New research suggests that a protein found in the saliva of the brown-ear tick, Rhipicephalus appendiculatus, could benefit people. The saliva contains a protein called Votucalis, which is known to alleviate pain and itching in mice.
Ticks secrete Votucalis while feeding, which helps prevent the host from knowing they are being parasitized. One of the most anticipated uses for the protein is pain management, specifically chronic pain management.
“Persistent or chronic pain is a huge global health challenge, which affects over 20 percent of the population,” said study co-author Dr. Paul Chazot of Durham University. “It is the single biggest reason that people in the UK visit their doctor and it is recognised as a priority disease by the World Health Organization.”
Researchers are especially excited to find an alternative pain medicine considering the current opioid situation. Due to the overuse and abuse of opioids, The National Institute for Health and Care Excellence (NICE) has recommended that opioid and gabapentinoid medications not be prescribed to new patients unless they are being treated for cancer.
These new recommendations mean that many people are living with chronic pain and have little recourse. However, since Votucalis is not as addictive as opioids and is less likely to cause adverse reactions, those suffering from back pain, arthritis, and sciatica, may soon have an effective alternative.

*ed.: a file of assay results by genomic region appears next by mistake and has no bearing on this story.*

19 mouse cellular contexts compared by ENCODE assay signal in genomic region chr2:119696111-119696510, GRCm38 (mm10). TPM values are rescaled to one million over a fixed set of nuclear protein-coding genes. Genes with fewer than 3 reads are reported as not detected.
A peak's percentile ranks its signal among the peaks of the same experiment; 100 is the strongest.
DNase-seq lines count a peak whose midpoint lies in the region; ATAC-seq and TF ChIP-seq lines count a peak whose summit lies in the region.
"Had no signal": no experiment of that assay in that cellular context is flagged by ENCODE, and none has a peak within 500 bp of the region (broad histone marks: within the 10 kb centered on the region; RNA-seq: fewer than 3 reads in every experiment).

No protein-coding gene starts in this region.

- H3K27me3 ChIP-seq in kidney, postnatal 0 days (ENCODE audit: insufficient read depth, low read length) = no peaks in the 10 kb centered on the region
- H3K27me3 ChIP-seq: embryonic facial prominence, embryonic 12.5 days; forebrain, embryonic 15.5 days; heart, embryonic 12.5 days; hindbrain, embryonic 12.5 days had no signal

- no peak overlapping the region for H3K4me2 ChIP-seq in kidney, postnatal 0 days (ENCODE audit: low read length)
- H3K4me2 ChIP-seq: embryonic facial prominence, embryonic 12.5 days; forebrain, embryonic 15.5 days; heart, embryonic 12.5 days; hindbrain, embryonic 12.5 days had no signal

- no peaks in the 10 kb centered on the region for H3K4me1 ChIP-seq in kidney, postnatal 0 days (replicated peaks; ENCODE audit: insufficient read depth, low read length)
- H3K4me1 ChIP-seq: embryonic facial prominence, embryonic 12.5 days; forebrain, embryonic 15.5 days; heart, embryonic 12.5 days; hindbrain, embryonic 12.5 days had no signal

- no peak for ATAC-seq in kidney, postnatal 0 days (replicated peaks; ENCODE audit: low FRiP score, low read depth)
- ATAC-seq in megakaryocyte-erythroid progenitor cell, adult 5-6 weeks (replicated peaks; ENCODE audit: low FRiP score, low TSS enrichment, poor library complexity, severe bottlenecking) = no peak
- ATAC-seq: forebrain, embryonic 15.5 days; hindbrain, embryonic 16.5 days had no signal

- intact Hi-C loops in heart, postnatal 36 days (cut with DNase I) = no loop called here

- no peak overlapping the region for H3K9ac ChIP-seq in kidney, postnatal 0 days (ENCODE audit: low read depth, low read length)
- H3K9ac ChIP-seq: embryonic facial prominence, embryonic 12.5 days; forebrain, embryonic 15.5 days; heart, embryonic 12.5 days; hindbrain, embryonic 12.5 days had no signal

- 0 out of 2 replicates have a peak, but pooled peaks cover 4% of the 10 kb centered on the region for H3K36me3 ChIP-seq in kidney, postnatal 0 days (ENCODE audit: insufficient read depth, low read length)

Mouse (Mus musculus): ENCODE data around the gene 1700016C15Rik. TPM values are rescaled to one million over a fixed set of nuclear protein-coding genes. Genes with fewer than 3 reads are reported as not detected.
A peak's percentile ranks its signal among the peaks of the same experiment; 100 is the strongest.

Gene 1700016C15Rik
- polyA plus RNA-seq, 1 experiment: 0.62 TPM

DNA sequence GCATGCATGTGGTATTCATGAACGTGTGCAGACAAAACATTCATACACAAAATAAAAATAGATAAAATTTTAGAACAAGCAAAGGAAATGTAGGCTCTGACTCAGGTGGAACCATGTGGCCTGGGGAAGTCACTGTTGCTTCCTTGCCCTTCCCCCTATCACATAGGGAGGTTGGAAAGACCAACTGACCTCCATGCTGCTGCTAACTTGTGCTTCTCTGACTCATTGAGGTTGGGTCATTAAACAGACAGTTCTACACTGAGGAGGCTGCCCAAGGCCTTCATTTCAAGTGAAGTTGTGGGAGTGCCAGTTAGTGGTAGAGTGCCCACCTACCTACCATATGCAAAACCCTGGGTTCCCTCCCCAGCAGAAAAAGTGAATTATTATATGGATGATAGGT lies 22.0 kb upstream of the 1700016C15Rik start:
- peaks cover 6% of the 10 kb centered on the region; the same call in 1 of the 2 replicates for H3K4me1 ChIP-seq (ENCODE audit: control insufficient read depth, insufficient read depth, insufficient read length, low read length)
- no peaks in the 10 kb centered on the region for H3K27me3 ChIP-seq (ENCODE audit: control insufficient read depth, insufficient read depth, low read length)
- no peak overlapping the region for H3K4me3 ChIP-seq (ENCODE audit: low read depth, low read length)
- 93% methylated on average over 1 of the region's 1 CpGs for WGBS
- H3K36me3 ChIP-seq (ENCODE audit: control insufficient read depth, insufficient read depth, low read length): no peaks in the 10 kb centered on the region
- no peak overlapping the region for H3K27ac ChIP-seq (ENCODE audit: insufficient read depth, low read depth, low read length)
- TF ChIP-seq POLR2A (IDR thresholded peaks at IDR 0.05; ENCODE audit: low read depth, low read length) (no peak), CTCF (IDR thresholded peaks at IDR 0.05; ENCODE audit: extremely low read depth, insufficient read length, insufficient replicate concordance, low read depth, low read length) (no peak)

“These are conditions that bring a huge amount of misery, and current medication displays limited efficacy, and can also often be detrimental to patients,” said study co-author Dr. Ilona Obara.
Votucalis has more uses than chronic pain. Since it also has been shown to alleviate itching in mice, it has potential pharmaceutical applications for treating atopic dermatitis and psoriasis.
Although Votucalis has been used to treat conjunctivitis and other diseases in humans, clinical testing is still needed to design a way to deliver the drug directly to the site of pain and itch. Votucalis is a pipeline drug for Akari Therapeutics Plc, so scientists are still performing tests to determine its safety and effectiveness.
Still, Dr. Obara feels that there is potential for Votucalis to be developed into a drug to tackle chronic pain and itching. If so, tiny ticks will have an enormous impact on human quality of life.
By Erin Moody , Earth.com Staff Writer